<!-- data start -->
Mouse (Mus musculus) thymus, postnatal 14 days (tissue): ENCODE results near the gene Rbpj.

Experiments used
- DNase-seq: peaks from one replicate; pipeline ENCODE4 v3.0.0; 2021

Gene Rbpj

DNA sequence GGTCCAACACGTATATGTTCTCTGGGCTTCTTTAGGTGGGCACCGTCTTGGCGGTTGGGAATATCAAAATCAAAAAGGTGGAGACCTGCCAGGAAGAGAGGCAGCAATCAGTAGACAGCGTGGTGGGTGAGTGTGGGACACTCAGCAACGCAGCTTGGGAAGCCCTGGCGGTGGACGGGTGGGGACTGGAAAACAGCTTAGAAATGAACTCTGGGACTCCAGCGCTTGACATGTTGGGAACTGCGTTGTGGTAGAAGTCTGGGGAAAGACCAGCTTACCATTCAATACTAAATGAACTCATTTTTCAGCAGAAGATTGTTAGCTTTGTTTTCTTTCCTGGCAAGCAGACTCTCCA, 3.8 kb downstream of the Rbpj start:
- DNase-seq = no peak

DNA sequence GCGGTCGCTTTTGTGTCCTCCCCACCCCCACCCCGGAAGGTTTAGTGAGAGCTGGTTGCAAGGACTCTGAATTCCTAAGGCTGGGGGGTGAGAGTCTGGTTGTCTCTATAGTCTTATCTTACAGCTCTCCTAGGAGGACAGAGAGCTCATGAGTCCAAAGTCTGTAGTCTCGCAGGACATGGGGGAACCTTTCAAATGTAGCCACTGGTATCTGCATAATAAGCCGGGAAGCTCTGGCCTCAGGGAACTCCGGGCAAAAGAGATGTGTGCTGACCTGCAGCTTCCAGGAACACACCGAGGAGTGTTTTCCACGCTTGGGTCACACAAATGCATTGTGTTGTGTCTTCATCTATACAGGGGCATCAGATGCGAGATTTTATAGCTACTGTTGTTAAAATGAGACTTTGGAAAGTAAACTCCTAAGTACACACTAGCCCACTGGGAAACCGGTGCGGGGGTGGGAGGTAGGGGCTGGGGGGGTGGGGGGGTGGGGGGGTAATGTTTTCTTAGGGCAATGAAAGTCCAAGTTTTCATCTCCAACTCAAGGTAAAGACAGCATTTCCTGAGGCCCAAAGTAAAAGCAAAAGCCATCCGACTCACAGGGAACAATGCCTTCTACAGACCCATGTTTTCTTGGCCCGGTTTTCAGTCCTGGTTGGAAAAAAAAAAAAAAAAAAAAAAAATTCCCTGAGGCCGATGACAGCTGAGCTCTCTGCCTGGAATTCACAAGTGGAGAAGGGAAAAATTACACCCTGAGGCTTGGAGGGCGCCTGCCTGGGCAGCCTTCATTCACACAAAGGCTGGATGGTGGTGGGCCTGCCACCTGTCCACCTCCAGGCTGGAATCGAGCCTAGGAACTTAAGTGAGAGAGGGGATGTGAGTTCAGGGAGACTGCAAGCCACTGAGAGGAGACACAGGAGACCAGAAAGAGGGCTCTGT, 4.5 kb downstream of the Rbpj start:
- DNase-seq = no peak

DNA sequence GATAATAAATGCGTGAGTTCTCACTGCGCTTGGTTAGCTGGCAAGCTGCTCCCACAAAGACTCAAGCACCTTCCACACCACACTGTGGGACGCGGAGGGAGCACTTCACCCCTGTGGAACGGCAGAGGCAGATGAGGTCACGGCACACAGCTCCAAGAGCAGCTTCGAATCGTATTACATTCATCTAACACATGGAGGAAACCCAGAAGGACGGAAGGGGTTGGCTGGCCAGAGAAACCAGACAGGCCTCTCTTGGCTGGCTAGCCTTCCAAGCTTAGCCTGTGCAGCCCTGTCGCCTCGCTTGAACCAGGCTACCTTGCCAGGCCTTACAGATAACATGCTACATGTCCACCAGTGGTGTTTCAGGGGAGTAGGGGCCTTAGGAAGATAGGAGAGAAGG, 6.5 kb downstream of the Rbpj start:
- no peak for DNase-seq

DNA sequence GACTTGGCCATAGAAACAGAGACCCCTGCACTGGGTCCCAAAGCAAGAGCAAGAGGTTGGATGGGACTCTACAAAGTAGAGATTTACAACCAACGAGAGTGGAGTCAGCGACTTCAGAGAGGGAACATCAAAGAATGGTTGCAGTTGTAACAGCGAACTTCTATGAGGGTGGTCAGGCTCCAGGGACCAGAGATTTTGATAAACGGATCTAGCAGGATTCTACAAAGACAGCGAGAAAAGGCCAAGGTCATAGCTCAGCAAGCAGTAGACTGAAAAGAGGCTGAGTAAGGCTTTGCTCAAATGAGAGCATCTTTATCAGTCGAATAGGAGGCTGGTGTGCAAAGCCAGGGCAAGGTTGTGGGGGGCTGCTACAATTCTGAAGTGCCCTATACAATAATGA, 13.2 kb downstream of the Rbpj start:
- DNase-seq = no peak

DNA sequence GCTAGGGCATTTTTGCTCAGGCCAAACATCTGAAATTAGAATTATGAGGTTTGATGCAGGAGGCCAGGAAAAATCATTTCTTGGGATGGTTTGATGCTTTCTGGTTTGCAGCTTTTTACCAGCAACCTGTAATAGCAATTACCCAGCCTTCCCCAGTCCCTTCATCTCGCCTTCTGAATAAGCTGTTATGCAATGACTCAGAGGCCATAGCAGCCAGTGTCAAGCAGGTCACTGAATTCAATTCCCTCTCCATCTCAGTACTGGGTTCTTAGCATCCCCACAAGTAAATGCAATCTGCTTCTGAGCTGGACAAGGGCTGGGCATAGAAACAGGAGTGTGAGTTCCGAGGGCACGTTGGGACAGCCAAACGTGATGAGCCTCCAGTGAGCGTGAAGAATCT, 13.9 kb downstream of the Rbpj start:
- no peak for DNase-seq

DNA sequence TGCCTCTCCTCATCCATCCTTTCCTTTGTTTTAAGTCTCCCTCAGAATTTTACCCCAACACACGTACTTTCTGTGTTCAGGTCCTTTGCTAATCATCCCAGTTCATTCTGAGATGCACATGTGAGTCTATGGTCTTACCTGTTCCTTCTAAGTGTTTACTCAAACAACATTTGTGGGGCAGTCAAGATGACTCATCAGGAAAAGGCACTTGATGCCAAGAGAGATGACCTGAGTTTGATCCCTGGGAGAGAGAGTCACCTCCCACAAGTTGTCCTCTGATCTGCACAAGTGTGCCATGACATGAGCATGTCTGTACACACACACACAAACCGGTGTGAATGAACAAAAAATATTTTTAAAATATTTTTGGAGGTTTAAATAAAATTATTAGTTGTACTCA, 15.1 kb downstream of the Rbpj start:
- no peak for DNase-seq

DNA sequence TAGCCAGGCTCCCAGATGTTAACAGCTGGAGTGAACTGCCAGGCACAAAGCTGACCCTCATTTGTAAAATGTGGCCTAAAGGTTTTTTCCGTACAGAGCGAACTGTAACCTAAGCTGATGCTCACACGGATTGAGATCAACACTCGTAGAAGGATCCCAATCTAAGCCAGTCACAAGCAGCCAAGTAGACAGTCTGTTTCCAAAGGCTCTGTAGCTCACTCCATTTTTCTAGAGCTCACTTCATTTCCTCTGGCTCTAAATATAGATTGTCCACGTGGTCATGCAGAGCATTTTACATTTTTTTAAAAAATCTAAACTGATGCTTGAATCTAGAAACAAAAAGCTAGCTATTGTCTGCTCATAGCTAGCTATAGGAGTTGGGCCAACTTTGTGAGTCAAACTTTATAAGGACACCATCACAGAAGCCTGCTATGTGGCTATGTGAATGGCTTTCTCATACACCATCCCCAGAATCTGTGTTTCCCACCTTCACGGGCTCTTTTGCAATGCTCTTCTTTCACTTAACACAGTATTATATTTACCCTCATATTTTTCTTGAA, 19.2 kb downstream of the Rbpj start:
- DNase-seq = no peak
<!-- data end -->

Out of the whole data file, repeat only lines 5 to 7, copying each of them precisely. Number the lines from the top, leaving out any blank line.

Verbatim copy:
DNA sequence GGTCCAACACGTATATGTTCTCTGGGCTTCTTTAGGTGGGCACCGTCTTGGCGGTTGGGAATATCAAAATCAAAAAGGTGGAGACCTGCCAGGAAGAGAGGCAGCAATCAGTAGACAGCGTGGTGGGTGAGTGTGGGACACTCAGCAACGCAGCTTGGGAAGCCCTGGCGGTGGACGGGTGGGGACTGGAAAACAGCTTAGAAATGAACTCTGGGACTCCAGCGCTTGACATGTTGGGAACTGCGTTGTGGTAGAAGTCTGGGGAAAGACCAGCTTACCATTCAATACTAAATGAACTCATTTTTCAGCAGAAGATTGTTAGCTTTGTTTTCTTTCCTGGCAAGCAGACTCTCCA, 3.8 kb downstream of the Rbpj start:
- DNase-seq = no peak

DNA sequence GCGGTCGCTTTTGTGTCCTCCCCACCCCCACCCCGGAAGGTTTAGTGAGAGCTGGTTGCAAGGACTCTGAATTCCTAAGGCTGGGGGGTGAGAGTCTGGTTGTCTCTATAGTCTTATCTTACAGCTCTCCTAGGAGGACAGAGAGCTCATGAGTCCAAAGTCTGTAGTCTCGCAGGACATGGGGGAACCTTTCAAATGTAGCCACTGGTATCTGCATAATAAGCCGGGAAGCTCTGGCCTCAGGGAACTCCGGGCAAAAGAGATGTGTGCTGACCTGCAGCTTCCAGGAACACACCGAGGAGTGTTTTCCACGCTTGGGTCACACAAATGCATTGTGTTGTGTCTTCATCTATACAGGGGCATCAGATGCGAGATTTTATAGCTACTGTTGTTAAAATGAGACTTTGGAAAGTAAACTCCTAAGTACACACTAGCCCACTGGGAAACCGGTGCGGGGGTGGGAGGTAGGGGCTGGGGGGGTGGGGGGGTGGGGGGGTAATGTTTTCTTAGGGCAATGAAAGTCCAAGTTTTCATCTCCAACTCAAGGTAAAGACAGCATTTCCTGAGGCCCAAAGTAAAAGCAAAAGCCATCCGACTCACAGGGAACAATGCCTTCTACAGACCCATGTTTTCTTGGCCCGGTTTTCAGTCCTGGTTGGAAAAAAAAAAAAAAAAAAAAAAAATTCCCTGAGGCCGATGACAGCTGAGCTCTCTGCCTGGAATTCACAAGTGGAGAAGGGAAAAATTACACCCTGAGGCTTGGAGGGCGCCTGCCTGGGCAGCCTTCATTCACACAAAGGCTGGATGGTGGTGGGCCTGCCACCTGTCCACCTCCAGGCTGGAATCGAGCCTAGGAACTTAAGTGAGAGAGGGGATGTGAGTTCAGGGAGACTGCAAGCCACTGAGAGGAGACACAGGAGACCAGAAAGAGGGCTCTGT, 4.5 kb downstream of the Rbpj start: